It was a two person race on the Democratic side, between Gov. Pat Quinn and state comptroller Dan Hynes.

With 99% of precincts reporting:

Candidate Votes Percentage

Pat Quinn 451,702 50.4%
Dan Hynes 444,050 49.6%

It looks like this is going to go for Quinn, barring a large number of absentee ballots coming in. It will be hard for Hynes to gain the over 7,600 votes necessary.

The Republican side is a difference story, however:

With 99% reporting:

Candidate Votes Percentage

Bill Brady 154,646 20.3%
Kirk Dillard 154,143 20.2%
Andy McKenna 146,614 19.3%
Jim Ryan 129,686 17.0%
Adam Andrzejewski 109,954 14.4%
Dan Proft 58,861 7.7%
Bob Schillerstrom 7,343 1.0%

This race is one of the closest I can recall, with only 503 votes separating the top two finishers. As a downstater, I am certainly pulling for Bill Brady, a lifelong resident of Bloomington, here. Kirk Dillard has come under fire from Republicans for his support of Barack Obama, and he even appeared in a campaign ad for Obama before the Iowa caucuses in 2008.

Since Illinois has fairly unique recount laws, it will take a bit of luck for the outcome to be changed. There is no automatic recount, however, a candidate who receives at least 95% of the vote of the winner my file for “discovery”. A court has to rule that there is sufficient cause that a recount would change the outcome of the election.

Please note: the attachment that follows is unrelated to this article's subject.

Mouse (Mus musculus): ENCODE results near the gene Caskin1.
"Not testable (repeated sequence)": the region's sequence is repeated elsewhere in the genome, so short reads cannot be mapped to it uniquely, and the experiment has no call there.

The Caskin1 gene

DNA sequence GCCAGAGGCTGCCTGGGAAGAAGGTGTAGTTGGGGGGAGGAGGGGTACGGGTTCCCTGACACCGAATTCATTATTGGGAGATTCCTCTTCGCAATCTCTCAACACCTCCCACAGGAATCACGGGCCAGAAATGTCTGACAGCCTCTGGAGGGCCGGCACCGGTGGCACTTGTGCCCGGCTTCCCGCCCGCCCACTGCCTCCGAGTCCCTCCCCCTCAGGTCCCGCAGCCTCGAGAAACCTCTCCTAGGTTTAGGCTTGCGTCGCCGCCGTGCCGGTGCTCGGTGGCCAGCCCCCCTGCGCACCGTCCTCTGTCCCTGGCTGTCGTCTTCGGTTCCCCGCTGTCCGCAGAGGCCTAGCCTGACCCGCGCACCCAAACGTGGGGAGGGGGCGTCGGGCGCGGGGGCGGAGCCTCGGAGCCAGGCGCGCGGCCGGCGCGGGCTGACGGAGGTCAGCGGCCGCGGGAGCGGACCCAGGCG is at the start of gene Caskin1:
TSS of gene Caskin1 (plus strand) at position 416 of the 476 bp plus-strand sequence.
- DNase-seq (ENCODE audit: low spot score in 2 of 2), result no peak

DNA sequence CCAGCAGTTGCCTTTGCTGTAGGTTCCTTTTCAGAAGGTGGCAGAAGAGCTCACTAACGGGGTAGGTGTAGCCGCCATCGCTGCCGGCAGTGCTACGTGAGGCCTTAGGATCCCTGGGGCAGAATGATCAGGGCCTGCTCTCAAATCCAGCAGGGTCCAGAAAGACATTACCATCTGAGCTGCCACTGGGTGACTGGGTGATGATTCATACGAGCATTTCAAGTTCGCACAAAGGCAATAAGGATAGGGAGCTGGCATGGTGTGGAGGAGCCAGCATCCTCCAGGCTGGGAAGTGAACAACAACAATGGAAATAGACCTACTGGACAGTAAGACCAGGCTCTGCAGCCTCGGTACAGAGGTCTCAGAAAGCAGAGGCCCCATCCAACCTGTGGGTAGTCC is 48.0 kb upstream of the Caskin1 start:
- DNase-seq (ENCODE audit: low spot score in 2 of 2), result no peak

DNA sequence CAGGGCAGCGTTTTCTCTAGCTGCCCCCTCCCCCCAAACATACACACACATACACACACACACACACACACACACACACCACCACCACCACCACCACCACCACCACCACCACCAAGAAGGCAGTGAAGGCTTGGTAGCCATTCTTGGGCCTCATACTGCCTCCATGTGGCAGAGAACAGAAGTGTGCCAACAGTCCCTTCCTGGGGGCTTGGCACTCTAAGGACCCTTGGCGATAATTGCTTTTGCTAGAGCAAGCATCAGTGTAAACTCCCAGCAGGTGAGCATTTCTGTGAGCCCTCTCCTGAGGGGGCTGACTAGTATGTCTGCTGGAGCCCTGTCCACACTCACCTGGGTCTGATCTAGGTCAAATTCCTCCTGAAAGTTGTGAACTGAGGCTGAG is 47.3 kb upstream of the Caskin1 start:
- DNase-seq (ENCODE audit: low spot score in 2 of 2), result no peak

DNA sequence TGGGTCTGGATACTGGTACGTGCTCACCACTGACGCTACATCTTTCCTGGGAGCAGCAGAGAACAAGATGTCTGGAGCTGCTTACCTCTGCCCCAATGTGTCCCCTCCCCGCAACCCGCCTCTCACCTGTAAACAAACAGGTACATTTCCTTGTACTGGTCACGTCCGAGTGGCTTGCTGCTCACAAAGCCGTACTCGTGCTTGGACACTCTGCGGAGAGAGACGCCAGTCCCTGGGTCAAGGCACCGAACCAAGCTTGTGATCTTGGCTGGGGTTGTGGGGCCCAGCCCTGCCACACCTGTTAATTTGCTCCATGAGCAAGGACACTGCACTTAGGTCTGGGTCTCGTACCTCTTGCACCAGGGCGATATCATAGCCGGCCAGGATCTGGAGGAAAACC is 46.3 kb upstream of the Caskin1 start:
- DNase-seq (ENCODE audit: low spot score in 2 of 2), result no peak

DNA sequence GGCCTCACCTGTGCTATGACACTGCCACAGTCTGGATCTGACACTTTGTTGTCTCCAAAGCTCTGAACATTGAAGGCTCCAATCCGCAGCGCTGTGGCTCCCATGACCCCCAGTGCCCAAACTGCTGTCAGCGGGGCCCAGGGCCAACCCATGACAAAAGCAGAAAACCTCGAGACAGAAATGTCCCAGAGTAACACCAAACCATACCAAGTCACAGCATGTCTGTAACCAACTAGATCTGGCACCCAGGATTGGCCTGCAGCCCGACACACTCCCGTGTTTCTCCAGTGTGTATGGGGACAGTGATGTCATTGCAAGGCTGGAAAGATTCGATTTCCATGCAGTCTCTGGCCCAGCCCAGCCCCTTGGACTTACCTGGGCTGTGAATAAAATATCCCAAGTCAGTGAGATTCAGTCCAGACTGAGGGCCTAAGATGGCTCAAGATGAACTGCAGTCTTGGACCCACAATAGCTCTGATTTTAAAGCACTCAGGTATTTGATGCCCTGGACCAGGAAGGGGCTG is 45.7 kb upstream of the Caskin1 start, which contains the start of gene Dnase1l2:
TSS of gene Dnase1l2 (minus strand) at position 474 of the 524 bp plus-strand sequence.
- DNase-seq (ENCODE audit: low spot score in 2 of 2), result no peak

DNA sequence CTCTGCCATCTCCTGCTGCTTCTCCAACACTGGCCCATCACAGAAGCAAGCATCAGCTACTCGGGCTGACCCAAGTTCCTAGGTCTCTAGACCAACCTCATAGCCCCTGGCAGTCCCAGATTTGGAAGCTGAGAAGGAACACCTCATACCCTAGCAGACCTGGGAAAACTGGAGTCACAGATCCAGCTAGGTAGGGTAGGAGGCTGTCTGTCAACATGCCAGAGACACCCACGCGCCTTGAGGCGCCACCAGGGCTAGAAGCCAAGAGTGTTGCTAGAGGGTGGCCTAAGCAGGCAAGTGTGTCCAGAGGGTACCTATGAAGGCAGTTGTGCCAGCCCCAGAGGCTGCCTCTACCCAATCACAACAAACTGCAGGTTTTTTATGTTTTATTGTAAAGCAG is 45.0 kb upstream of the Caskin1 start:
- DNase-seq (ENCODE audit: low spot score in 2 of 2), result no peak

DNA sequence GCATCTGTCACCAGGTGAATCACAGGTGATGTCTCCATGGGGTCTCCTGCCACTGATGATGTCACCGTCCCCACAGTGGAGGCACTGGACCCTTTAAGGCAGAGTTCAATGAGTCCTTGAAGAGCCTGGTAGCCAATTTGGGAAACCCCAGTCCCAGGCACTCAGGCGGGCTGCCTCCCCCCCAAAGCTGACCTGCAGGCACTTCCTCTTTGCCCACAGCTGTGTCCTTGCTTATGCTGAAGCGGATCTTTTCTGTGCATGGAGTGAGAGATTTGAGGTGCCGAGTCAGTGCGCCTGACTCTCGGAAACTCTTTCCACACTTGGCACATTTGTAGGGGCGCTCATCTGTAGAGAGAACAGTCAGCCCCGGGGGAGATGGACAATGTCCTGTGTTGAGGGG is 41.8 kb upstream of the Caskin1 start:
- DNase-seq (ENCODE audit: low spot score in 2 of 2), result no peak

I don’t expect the winner of this race to be determined for a while, and it will hinge on absentee ballots, and more than likely ultimately be decided in a courtroom.

As far as local Peoria elections, there are a few I’d like to comment on. I always thought it was weird that positions such as Sheriff and judges are elected positions. I think the community would be better served by the most qualified person serving on those positions, as opposed to someone who can win a popular vote.

However, in the case of Peoria County Sheriff, I agree whole heartedly with the decision to retain Mike McCoy. Sheriff is one of those positions that people generally don’t put as much thought into their vote as they would for say Senator or President. However, it is positions like these that directly affect your lives. As a good friend of mine says, “the local elections are the most important, than can screw you directly.”

In the same vein, I am glad to see Joe Vespa win the Republican primary to fill his brother’s judgeship. He ran an outstanding campaign, and, if elected in November, will be a great addition to the 10th judicial circuit.

It’s certainly an exciting time to be a fan of politics, with plenty of nationally important races coming up. As a proud conservative, it’s great to see the GOP finally have a chance at making strides in Illinois, and having a say in state politics. I’m hopeful that Bill Brady will be victorious in November, and will bring some downstate sensibility back to Springfield, something we haven’t had since the days of Jim Edgar.


  1. Great job, Luke. I enjoyed reading your analysis. I was very happy Brady is in the lead because it is really tiring to see only Chicago pols representing the interests of the whole state.

  2. Their is a typo in the paragraph relating to the judicial seat being vacated by the retirement of Judge Joe Vespa. John Vespa won the Republican nomination (not Joe). Thanks!